New Delhi: Tax relief for the middle class and measures to boost farmers' incomes announced in the interim Budget for 2019-20 are credit positive for India’s asset-backed securities (ABS) and residential mortgage-backed securities (RMBS), Moody’s Investors Service said.
In a report published on Tuesday, analysing the overall impact of Budget on corporates, infrastructure, financial institutions and structured finance, the US credit rating agency said the measures will help improve performance of Indian ABS and RMBS because they will help borrowers remain current on their payments and reduce default risk.
However, Moody's said that the measures aimed at boosting growth pose risks to fiscal consolidation.
“Ongoing fiscal slippage from spending and tax cut proposals ahead of general elections is credit negative for the sovereign. India's (Baa2 stable) government announced an interim Budget that increases spending to provide income support for small farmers and introduces a middle-class tax cut in advance of the country’s general elections in April and May,” Moody’s said.
“In light of these budget measures, the government announced slippage from its original fiscal deficit targets to 3.4 per cent of GDP both for the fiscal year ending in March 2019 (fiscal 2018) and for fiscal 2019, which ends in March 2020. Ongoing fiscal slippage from the budgeted targets over the past two years, and our expectation that the government will face challenges meeting its target again in fiscal 2019, does not bode well for medium-term fiscal consolidation,” the report added.
While saying that the proposals are positive for the real estate sector, the report noted that they will negatively impact state-owned oil and gas companies.
“The Budget includes both direct and indirect benefits for the real estate sector and will likely help boost property demand. For state-owned oil and gas companies, a planned increase in expected proceeds from dividends and disinvestments, in addition to an under-provision of fuel subsidies, is negative. The proposal to supplement farm incomes will be positive overall for companies with exposure to rural consumption,” the report stated.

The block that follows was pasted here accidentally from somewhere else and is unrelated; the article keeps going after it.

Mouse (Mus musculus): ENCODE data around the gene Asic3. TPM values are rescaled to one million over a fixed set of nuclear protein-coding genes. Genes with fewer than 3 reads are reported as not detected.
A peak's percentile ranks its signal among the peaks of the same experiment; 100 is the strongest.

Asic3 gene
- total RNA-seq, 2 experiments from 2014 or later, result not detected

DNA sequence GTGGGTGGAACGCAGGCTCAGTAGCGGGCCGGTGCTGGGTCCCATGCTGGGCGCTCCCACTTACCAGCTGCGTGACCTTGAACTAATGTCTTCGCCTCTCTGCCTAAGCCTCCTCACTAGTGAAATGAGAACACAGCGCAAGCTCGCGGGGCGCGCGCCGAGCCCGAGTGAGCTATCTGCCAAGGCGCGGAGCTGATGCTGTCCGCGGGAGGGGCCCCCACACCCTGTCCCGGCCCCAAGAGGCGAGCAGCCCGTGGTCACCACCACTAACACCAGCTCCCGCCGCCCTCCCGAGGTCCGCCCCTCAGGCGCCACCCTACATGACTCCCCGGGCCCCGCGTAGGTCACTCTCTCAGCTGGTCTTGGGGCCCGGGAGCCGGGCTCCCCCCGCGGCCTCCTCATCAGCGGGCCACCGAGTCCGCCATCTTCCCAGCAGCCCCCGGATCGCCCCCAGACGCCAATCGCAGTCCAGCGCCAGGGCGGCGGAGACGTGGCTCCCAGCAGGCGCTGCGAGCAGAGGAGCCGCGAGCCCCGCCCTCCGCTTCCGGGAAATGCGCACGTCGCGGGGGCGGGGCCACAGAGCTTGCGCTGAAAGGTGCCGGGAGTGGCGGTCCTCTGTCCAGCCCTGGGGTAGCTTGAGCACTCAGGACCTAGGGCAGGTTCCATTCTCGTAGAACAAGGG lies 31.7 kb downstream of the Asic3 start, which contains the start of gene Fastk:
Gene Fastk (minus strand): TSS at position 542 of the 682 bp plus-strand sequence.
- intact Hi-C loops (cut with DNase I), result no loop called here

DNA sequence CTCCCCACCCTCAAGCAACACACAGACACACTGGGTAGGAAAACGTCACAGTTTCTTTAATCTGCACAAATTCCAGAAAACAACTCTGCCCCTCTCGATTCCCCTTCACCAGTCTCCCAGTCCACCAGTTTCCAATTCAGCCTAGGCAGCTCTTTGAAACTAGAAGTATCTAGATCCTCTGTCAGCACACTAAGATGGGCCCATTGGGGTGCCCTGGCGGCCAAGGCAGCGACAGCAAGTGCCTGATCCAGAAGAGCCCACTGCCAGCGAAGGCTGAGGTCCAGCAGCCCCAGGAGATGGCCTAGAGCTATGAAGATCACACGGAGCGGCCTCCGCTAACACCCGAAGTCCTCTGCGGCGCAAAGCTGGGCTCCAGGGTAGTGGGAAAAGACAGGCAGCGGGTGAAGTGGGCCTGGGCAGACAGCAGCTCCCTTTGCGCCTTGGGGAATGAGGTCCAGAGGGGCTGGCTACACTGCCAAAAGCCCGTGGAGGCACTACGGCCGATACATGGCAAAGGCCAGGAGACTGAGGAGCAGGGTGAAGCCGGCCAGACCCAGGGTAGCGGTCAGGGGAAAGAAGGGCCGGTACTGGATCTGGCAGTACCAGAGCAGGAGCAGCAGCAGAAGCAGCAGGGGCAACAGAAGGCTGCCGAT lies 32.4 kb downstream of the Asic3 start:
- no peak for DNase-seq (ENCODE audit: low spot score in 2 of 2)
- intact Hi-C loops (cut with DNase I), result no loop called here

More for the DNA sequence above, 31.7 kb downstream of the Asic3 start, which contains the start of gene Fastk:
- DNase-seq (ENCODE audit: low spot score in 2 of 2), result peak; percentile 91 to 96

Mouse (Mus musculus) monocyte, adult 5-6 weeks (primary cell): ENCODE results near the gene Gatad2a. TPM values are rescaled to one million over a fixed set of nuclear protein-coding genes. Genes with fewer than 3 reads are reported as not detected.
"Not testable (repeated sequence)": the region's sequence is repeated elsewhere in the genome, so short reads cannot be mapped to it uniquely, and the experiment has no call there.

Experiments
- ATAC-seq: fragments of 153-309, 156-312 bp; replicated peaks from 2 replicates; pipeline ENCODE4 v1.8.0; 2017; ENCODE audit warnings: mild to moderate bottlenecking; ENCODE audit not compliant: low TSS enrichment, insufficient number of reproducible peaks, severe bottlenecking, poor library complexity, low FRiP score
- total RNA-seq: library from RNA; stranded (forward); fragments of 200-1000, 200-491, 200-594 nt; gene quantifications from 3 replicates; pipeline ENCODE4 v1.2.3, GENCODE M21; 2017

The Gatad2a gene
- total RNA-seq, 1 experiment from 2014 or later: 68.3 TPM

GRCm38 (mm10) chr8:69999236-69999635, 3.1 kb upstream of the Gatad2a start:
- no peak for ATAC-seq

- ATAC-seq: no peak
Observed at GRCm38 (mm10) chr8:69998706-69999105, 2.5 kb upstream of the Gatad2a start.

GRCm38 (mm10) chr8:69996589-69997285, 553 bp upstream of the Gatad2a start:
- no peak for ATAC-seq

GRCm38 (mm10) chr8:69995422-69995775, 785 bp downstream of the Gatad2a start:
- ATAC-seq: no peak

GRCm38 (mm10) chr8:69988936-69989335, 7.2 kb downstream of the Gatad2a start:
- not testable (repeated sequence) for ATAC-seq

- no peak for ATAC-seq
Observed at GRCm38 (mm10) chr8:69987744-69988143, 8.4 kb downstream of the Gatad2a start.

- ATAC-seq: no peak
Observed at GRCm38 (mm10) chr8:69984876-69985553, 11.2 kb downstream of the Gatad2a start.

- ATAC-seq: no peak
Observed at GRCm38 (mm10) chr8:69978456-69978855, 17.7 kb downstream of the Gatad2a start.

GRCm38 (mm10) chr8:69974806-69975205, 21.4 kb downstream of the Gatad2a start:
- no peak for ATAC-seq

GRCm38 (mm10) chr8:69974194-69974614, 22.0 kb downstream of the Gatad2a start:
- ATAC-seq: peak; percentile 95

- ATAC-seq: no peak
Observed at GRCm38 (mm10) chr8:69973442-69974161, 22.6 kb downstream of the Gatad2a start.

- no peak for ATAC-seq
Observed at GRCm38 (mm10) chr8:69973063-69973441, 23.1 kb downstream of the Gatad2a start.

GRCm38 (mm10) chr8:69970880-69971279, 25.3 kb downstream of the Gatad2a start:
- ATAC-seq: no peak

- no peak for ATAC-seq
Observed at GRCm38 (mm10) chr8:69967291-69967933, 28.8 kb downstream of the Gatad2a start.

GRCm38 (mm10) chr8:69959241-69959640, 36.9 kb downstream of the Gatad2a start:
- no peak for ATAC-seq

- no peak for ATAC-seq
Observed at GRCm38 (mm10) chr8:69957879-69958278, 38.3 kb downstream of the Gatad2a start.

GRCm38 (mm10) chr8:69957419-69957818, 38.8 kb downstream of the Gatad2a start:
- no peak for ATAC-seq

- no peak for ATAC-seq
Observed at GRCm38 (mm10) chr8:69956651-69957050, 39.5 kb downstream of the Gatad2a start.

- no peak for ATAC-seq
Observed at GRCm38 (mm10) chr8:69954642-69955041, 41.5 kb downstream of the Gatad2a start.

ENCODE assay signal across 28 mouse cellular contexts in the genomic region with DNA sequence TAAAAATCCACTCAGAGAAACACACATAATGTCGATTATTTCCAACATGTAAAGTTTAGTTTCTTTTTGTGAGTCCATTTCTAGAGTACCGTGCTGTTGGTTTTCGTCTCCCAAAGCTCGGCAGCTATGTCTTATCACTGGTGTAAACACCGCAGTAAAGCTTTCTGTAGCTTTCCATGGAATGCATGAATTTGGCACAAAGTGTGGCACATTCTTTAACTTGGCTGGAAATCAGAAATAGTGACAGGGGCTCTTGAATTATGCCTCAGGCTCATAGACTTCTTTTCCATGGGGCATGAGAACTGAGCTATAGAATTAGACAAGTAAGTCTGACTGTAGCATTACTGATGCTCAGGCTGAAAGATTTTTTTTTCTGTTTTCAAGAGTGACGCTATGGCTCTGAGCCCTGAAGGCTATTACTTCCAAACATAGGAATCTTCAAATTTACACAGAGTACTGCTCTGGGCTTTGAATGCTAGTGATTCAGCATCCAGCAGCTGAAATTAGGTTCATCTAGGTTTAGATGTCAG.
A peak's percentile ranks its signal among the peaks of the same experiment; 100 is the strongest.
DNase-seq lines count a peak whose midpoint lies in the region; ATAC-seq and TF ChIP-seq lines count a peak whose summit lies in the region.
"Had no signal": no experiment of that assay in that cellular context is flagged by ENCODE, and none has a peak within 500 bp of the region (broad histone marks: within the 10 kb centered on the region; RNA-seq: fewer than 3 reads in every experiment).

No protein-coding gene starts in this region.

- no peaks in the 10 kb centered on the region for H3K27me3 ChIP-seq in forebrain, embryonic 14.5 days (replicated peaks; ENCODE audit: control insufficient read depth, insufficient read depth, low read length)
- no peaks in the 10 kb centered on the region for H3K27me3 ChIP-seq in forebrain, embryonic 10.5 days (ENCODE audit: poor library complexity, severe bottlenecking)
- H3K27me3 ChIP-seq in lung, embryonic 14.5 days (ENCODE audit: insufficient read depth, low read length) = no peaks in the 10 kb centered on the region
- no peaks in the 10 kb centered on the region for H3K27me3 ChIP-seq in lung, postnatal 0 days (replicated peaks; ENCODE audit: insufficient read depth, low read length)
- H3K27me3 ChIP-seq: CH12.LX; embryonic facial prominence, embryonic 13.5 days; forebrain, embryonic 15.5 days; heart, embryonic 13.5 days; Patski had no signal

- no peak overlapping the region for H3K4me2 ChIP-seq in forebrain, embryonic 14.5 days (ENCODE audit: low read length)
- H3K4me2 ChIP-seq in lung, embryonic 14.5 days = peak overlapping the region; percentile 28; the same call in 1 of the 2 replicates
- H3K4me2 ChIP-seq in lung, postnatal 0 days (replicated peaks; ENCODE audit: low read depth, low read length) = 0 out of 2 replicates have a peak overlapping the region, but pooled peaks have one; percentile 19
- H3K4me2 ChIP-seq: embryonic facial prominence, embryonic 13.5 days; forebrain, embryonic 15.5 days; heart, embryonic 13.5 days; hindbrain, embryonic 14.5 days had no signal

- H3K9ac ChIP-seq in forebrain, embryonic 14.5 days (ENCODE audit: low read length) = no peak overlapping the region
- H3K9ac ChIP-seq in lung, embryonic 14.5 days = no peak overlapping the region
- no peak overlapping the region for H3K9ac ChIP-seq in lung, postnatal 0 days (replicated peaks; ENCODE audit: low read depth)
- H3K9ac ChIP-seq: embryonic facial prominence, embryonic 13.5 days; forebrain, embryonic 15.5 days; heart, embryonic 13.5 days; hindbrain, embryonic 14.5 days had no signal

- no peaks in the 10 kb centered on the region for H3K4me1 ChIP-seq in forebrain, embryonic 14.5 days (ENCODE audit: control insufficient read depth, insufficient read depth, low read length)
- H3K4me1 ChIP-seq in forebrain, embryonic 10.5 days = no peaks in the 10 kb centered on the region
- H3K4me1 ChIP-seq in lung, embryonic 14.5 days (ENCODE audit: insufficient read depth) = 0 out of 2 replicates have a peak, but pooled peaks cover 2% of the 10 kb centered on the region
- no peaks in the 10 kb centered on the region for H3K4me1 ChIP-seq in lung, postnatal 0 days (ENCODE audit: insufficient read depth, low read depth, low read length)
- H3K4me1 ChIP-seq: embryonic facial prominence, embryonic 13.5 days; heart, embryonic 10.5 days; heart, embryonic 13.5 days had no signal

It said that the lack of a formal capital support plan for public sector banks (PSBs) is credit negative. The Budget does not include any provisions for capital support for PSBs. Meanwhile, the budget also does not address last year’s announced merger of three public sector non-life insurers, which creates ambiguity around their merger plan.
Modest increase in public spending for infrastructure is credit positive, Moody’s said.
“The planned increase in public infrastructure spending is credit positive for companies in this sector. Capital outlays for key segments within infrastructure, like highways and railways, will increase modestly in fiscal 2019 from fiscal 2018. The budget does not include any change in taxation structure for companies in the infrastructure sector,” Moody’s said.